The Mustang GT price starts at £44,255, which will get you a 6-speed manual transmission and engine that produced 445bhp and 529Nm of torque. Despite the car being the heaviest on our list, it can still reach 0-62mph in 4.9 seconds, which isn’t much slower than the much sportier 911 Carrera and GR Supra.
The rev matching technology, manual transmission and rear-wheel drive makes the Mustang a true driver’s car. The sound the car produces when you accelerate hard will make you smile every time too, although the neighbours may not be too happy when you power up early in the morning if you live in an urban area.
Whilst Ford has kept the options available for the Mustang to a minimum, you can opt for the Mach 1 trim which starts from £55,255 and is available as a 5.0-litre V8 with a 6-speed manual transmission or 10-speed automatic transmission. This version produces more power than the base-spec, with the engine producing 453bhp and 529Nm of torque. However, the additional power only increases the 0-62mph figures by 1 millisecond to 4.8 seconds. Nevertheless, both Mustangs will be very capable on the road and track, with Ford marketing the Mach 1 as the most track capable Mustang ever.
You can find the full spec and pricing for the Mustang here.
The Giulia is an interesting option if you’re looking for an executive saloon and the latest generation saw Alfa Romeo switch from front-wheel drive to rear-wheel drive to compete with their driver-focused German counterparts. Since 2019, the interior quality has been greatly improved, which means it now has greater appeal than just from the exterior.
The Giulia starts from £36,595, which will get you the base-spec Sprint. The Sprint is only available with a turbocharged 2.0-litre petrol engine, with all of the power being sent to the rear wheels. There is no manual option available, with an 8-speed automatic gearbox being the only option to choose from. However, with the engine producing 200bhp and 330Nm of torque, we feel the automatic gearbox is more than adequate, with the gear changes being smooth and appearing to change at the right time.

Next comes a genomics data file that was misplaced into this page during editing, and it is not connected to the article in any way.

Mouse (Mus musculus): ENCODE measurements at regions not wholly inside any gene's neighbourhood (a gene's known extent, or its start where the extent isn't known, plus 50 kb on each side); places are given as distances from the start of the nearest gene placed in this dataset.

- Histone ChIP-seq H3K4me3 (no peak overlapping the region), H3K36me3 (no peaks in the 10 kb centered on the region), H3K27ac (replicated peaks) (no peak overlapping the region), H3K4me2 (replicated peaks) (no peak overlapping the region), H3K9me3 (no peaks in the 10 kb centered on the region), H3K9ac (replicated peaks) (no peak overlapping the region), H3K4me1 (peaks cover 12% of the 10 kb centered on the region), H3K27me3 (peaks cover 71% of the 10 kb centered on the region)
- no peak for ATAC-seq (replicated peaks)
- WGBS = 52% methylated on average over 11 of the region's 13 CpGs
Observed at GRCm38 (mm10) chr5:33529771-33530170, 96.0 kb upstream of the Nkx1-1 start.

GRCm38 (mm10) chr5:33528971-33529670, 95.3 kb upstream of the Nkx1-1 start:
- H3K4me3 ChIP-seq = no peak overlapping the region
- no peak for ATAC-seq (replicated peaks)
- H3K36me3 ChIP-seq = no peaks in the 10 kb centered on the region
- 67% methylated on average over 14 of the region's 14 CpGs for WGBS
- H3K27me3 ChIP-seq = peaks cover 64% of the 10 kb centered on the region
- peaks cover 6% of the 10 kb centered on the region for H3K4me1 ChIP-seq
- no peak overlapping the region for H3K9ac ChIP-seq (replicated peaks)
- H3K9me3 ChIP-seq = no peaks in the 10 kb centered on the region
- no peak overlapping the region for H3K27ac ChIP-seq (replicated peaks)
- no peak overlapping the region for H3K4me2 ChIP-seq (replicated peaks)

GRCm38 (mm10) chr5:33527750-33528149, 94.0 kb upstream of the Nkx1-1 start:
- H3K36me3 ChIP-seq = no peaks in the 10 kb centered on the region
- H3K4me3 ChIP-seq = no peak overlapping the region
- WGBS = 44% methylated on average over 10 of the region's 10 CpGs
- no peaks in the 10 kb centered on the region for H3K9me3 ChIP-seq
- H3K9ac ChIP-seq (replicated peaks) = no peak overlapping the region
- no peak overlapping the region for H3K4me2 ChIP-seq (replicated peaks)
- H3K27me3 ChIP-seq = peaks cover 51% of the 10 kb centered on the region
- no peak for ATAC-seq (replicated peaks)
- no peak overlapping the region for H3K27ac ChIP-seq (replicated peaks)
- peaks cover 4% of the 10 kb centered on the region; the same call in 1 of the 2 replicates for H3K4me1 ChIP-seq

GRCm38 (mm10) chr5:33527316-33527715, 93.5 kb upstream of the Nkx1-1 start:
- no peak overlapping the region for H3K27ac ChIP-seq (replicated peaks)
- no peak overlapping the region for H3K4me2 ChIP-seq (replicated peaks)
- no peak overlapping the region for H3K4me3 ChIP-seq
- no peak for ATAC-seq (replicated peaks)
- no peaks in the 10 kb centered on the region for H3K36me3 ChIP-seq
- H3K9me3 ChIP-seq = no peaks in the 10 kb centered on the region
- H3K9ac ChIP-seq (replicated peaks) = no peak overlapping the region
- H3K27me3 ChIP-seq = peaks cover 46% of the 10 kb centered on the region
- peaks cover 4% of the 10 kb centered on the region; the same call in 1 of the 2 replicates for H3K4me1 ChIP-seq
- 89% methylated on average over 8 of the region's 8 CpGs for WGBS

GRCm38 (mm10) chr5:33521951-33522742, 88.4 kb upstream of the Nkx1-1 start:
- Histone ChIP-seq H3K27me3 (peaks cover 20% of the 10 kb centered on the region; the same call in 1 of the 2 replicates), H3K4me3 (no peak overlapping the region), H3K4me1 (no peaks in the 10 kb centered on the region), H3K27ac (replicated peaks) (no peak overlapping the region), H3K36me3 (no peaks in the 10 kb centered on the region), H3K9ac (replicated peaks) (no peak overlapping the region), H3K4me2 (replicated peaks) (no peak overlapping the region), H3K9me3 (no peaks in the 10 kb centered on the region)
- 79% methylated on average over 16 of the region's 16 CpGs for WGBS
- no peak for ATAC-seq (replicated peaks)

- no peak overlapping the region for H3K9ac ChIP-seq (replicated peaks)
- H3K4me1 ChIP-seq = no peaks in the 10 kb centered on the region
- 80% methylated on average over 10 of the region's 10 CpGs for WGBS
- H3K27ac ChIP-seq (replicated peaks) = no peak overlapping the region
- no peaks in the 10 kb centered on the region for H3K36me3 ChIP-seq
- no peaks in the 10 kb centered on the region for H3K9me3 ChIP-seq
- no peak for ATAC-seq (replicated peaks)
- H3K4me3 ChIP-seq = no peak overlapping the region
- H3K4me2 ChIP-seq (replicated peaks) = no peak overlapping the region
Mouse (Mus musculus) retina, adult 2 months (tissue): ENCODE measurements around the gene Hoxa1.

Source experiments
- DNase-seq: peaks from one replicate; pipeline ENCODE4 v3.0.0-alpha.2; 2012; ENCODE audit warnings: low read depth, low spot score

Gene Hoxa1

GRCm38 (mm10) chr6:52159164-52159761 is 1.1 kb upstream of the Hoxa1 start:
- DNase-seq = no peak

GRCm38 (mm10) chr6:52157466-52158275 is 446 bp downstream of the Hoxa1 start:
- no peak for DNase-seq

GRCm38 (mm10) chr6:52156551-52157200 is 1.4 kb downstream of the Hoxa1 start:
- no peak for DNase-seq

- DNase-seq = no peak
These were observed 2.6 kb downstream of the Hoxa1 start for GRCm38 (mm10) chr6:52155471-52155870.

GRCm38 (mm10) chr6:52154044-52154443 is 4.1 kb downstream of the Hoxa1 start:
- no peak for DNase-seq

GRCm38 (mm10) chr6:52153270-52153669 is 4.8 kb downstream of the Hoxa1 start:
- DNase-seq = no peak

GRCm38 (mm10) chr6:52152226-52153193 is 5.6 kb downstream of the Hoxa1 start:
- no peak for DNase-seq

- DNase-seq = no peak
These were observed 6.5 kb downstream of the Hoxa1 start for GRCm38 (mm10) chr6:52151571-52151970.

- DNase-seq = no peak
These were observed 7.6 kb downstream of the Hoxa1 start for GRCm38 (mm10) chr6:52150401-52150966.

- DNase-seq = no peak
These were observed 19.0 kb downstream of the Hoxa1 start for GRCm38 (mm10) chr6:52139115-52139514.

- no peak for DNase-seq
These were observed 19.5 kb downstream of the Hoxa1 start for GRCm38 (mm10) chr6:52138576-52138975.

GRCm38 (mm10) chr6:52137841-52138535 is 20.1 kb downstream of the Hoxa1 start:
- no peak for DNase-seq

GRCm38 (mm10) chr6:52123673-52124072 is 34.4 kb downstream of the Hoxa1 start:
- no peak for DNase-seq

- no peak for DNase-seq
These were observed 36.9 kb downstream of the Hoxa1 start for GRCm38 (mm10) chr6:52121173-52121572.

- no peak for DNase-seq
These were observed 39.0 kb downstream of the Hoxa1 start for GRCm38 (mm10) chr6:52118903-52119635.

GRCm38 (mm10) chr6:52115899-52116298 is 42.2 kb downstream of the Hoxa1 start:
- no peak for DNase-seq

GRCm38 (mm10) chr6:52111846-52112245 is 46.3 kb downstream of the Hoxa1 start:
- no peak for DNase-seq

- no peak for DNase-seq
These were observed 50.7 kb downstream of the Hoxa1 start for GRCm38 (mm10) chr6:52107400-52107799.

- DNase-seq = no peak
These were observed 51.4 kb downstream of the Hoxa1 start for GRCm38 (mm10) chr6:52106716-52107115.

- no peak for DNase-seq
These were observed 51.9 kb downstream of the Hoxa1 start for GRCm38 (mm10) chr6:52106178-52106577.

The top speed of the Alfa Romeo Giulia Sprint is 146mph, with a 0-62 of 6.6 seconds. This makes it one of the slower cars on the list, but it still feels quick behind the wheel and is more than enough to be a great every day driver, whilst still being fun on country roads. The Giulia is also one of the most practical cars on our list, with 5-doors and 5 seats which can comfortably fit four adults. Alfa Romeo have also developed the Giulia with 50/50 weight distribution, which creates the perfect balance for uncompromising driving dynamics.
The mid-spec option is the Veloce, which is available from £40,595, followed by the Veloce TI which starts from £46,995. All trim levels are rear-wheel drive and come with a 2.0-litre petrol engine, although the Sprint is also available in a 2.2-litre diesel to appeal to motorway drivers.
Both the Veloce and Veloce TI have slightly better performance figures than the Sprint spec, with a top speed of 149mph and 0.62mph figures of 5.7 seconds. This is due to the engine being calibrated to produce a max output of 280bhp and 400Nm of torque. The difference in price reflects the interior and exterior extras you receive which you can see here.